THOSE WHO STAY WILL BE _____
Champions? Contenders? Suckers? As Rich Rodriguez retools college football's most tradition-bound program, Michigan men want to know: How will his team fill in the blank?
The most telling barometer of Michigan football lives on a Columbus Dispatch website. It's a counter that reads, "Days since Michigan's last victory over Ohio State in football." The tally will stand at 1,826 when the two rivals square off this Nov. 22.
It's been nearly 40 years since the Wolverines have felt this inferior to the Buckeyes. That was before Bo's reign, before Desmond and Woodson won Heismans, before Michigan passed Notre Dame as the NCAA's all-time wins leader. All this glory, without any of the typical grade-fixing scams or payola scandals, has defined the Michigan Man. It made him (and her) believe that only a disciple of Schembechler himself could lead this program, a program that has become itself, well, elitist.
Then Rich Rodriguez came to town. And he's, well, the opposite of elitist. Proudly so. In a few months, Rodriguez has torched all ties to his home-state school, irked rival Big Ten coaches, run off some players and sparked anger from a former star. Now, with UM's preseason starting Aug. 4, Rodriguez will finally get a chance to prove he was worth hiring.
An uncanny mix of in-your-face firebrand and aw-shucks charmer, Rodriguez uses his West Virginia twang to spin folksy stories that play well with recruits, their parents and the media. Like the one about the time he wanted to see Clint Eastwood's Unforgiven but let his wife goad him into The Crying Game. His punch line: "I haven't gone to the movies since." Or about how, at 24, he became the nation's youngest head coach, after his boss at Salem (W.Va.) College bought a bar and quit. He even chuckles while recalling how he lost that job a year later when the program disbanded.
But on the sideline, Rodriguez is as strongheaded as they come. As word spread that Rodriguez was leaving West Virginia to take the Wolverines job, Mountaineers safety Ryan Mundy, a Michigan transfer, started getting frantic calls. And Mundy told all 20 former teammates who called the same thing: "Be prepared to run. Everything's way more up-tempo. If you're not willing to bust your ass, you should leave. But if you stay, you'll love it."
To make Michigan over, Rodriguez brought in 20 staffers from Morgantown. His first order of business was gutting Michigan's strength program. Out went the machine-based system that had been in place for four decades. In came an Olympic lifting program (cost: over $1 million) geared toward improving core strength and hard-wiring bodies to make explosive movements. "Everybody, especially guys in their last year, was nervous," says fifth-year defensive end Tim Jamison. "We said, 'What's he gonna bring that our old program wasn't?'"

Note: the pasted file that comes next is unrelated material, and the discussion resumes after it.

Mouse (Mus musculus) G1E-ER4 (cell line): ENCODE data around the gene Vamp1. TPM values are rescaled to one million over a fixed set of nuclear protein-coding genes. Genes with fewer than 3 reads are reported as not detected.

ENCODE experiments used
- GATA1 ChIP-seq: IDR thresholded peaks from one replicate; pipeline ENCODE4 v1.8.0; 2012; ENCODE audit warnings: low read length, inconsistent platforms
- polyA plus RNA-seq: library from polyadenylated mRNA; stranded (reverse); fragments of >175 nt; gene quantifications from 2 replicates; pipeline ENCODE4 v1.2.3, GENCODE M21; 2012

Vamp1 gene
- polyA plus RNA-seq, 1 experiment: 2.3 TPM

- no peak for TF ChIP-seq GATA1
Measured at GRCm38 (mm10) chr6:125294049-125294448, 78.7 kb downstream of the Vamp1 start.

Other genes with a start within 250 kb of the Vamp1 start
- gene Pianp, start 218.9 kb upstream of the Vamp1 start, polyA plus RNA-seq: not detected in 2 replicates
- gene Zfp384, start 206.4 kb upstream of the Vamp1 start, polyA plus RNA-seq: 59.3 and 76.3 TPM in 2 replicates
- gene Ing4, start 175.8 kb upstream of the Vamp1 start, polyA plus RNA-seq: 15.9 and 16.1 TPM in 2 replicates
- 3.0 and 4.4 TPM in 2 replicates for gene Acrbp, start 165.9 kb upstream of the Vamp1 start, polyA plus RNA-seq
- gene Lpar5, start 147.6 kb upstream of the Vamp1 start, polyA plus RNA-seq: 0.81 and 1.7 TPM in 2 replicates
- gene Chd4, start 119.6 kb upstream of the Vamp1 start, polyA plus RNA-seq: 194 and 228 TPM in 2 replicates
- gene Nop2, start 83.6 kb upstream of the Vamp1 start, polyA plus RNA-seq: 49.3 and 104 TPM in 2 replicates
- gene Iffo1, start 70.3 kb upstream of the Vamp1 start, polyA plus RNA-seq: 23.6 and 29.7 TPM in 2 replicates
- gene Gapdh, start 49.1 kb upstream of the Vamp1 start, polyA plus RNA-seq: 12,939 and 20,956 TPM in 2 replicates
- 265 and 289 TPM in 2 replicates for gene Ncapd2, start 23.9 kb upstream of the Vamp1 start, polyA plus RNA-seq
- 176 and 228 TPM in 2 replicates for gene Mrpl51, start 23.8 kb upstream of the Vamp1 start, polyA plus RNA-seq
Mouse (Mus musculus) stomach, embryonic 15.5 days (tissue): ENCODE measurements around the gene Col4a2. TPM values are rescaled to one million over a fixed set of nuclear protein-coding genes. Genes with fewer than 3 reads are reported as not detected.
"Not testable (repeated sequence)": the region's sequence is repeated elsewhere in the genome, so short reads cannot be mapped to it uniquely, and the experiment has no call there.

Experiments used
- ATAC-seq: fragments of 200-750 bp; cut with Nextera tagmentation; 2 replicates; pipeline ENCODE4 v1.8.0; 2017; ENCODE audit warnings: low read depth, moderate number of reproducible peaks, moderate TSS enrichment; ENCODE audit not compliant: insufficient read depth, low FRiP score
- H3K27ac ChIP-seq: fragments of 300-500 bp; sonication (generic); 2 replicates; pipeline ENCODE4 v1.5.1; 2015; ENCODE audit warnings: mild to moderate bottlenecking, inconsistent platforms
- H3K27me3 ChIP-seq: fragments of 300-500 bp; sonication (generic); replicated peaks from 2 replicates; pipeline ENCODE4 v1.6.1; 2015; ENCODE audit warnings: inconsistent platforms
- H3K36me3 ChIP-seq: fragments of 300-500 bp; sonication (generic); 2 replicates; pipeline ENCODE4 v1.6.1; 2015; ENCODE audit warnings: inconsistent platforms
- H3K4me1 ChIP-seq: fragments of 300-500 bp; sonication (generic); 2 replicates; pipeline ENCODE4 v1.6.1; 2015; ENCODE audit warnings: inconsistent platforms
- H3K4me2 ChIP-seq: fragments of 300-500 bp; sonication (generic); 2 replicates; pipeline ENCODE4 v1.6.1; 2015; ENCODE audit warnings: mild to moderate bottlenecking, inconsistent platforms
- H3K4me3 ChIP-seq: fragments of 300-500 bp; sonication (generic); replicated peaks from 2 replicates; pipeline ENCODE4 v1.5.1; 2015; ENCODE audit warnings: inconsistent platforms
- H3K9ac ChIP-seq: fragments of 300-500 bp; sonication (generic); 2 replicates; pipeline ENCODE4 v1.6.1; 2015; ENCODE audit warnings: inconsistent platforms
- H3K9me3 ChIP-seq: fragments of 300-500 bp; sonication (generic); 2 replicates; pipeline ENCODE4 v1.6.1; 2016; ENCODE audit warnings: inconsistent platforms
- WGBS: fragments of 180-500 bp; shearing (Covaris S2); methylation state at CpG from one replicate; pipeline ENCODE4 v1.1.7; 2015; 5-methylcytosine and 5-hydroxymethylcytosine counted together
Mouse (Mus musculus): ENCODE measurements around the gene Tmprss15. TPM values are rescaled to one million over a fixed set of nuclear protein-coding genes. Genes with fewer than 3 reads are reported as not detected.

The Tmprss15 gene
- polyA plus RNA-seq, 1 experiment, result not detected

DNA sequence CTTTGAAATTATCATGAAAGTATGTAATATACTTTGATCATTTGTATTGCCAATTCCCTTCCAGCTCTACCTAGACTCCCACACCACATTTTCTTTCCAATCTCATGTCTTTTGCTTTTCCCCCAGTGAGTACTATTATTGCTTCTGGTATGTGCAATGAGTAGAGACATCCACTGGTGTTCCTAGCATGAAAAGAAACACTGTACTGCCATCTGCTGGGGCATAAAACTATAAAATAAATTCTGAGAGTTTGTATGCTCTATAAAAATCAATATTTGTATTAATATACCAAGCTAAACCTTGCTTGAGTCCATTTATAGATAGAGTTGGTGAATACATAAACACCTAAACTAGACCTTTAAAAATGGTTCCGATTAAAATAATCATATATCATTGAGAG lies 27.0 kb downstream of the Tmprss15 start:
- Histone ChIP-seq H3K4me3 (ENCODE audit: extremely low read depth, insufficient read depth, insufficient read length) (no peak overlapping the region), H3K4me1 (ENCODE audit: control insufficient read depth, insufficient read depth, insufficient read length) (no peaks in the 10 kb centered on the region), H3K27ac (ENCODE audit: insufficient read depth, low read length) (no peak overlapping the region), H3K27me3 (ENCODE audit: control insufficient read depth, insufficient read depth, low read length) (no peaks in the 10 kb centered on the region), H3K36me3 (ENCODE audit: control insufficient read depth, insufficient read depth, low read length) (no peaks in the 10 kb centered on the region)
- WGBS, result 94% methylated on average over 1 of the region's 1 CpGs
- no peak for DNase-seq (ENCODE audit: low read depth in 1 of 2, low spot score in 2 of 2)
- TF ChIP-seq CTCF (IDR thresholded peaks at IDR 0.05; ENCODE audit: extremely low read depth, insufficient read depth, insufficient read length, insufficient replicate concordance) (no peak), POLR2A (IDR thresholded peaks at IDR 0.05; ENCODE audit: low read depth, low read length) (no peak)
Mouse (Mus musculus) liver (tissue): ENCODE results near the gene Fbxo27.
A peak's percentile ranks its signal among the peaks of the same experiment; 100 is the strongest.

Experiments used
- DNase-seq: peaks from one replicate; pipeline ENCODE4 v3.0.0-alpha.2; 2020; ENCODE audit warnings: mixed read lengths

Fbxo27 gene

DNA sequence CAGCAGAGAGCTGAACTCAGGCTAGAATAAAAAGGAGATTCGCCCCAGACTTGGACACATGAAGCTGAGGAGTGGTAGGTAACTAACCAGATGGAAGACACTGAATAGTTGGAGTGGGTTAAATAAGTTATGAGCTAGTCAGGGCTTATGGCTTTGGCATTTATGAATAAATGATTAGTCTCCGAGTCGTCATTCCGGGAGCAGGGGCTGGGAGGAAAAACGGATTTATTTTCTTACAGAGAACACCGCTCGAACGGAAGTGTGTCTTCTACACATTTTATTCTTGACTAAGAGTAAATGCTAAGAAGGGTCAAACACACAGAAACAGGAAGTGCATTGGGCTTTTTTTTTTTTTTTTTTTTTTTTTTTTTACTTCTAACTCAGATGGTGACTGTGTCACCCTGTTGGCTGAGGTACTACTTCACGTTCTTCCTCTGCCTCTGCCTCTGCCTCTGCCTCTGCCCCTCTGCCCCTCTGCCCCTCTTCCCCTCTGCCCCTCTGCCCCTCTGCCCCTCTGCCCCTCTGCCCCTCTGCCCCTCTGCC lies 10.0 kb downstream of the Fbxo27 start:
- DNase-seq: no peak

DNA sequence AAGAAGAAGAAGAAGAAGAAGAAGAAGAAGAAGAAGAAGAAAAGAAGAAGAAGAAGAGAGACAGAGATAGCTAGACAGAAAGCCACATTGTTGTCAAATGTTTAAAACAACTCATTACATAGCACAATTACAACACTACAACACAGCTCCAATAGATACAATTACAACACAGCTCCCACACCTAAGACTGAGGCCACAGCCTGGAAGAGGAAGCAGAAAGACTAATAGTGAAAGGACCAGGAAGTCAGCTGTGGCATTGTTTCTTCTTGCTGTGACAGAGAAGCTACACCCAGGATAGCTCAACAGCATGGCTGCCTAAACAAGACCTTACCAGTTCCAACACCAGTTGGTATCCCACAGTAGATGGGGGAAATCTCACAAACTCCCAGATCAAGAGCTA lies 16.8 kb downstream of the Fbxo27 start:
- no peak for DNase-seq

Skepticism comes with any coaching change, particularly at a winning program steeped in tradition. But the traditionalists seem to have forgotten that their hero, Bo Schembechler, didn't start out as a Michigan Man. He was a hot-tempered, foul-mouthed Ohio native whose résumé included five seasons in Columbus working for Woody Hayes. And, like Rodriguez, he took over a team that had been recently embarrassed by Ohio State. "When we came here, Michigan was the Izod school, the gentleman's school," says Schembechler's offensive line coach Jerry Hanlon. "And Bo said, 'Well, now they're going to be tough gentlemen.'"
Stephen Dunn/Getty Images
Rodriguez shares Schembechler's fiery side, although Bo never made people as mad as Rich has.
The historical parallel isn't lost on Rodriguez, who invited members of Schembechler's first team to speak to his squad. When former All-America linemen Reggie McKenzie and Dan Dierdorf detailed the radical change they endured—and later embraced—it stunned the current team. They told stories about how Schembechler, arriving right after a 50-14 loss to Ohio State in 1968, was adamant that no team would outhit or outhustle Michigan. It was then that he put up the sign that now hangs over the doors to the practice field. It reads, "Those Who Stay Will Be Champions."